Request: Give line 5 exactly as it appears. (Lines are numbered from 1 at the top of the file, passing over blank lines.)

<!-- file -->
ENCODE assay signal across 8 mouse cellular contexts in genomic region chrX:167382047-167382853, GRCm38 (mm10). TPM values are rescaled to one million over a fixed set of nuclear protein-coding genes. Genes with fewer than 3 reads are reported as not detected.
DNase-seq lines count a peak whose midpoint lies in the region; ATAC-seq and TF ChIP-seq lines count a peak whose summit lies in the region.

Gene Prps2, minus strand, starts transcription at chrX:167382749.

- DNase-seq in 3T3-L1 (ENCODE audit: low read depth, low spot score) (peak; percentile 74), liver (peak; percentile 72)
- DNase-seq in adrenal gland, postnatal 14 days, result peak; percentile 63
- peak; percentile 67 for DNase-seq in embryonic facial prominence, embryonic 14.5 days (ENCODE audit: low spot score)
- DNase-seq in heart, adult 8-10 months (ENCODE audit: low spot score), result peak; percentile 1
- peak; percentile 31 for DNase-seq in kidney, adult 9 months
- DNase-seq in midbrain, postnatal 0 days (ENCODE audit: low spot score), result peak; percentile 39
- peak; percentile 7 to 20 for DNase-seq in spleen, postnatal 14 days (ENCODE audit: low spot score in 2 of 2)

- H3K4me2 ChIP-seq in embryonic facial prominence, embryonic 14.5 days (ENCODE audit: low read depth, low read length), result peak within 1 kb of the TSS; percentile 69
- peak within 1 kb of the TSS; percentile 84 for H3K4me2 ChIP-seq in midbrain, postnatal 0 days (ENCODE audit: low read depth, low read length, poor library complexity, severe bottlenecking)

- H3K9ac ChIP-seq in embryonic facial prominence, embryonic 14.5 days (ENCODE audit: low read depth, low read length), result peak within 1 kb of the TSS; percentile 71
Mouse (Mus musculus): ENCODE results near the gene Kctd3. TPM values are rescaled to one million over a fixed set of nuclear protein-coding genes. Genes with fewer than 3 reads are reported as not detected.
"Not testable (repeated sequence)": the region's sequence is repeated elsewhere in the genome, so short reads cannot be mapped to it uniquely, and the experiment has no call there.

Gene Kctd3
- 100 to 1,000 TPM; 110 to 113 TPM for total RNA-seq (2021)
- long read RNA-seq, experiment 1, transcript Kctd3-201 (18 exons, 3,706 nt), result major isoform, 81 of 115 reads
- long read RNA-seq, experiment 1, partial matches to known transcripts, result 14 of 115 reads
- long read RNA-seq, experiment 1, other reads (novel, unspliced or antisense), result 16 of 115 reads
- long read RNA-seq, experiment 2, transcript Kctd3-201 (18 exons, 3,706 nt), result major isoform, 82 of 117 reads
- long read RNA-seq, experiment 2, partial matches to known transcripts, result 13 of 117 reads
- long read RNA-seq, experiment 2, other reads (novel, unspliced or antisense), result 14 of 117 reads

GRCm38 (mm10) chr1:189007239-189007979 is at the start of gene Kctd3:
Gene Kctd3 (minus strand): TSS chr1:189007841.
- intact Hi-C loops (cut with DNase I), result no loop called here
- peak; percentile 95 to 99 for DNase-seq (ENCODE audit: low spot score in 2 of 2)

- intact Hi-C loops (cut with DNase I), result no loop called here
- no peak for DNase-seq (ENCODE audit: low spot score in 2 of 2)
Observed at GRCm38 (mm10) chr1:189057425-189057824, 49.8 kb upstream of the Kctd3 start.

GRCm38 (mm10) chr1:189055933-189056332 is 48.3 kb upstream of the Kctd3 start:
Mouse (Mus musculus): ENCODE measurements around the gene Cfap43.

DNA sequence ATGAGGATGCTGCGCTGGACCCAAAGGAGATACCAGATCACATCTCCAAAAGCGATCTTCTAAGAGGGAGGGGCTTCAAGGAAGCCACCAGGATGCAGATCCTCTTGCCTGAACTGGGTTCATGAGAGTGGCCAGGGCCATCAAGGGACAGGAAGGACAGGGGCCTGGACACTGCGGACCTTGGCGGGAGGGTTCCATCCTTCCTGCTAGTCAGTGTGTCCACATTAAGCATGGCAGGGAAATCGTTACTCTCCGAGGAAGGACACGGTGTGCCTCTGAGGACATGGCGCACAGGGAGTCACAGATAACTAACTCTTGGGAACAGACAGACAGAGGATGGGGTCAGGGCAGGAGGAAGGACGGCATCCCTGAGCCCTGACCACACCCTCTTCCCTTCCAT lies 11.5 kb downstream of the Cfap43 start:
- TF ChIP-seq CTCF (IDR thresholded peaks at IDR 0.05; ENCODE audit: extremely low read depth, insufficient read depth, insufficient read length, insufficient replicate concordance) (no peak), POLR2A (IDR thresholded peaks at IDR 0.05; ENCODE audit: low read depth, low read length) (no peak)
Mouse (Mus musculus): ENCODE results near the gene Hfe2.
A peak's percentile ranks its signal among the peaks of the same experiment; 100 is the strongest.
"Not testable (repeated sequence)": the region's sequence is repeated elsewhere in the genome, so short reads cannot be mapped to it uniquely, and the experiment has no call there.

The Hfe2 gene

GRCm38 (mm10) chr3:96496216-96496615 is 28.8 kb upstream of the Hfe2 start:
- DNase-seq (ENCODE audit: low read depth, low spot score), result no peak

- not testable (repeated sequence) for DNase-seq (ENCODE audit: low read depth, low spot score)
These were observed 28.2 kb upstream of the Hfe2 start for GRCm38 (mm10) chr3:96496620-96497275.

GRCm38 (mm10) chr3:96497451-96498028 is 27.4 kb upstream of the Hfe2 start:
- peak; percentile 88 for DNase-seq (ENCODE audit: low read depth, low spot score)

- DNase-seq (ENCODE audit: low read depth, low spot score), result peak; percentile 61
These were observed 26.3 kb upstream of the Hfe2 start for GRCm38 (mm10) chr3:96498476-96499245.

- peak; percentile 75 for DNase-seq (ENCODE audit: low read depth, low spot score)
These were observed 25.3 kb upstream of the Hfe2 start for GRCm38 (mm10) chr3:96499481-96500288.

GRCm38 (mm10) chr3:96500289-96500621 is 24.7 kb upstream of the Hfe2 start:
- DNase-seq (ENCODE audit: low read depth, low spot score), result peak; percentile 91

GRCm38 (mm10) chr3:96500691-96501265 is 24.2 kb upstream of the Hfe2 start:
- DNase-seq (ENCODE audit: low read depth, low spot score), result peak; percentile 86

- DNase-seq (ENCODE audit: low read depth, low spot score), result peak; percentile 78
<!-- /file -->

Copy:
- DNase-seq in adrenal gland, postnatal 14 days, result peak; percentile 63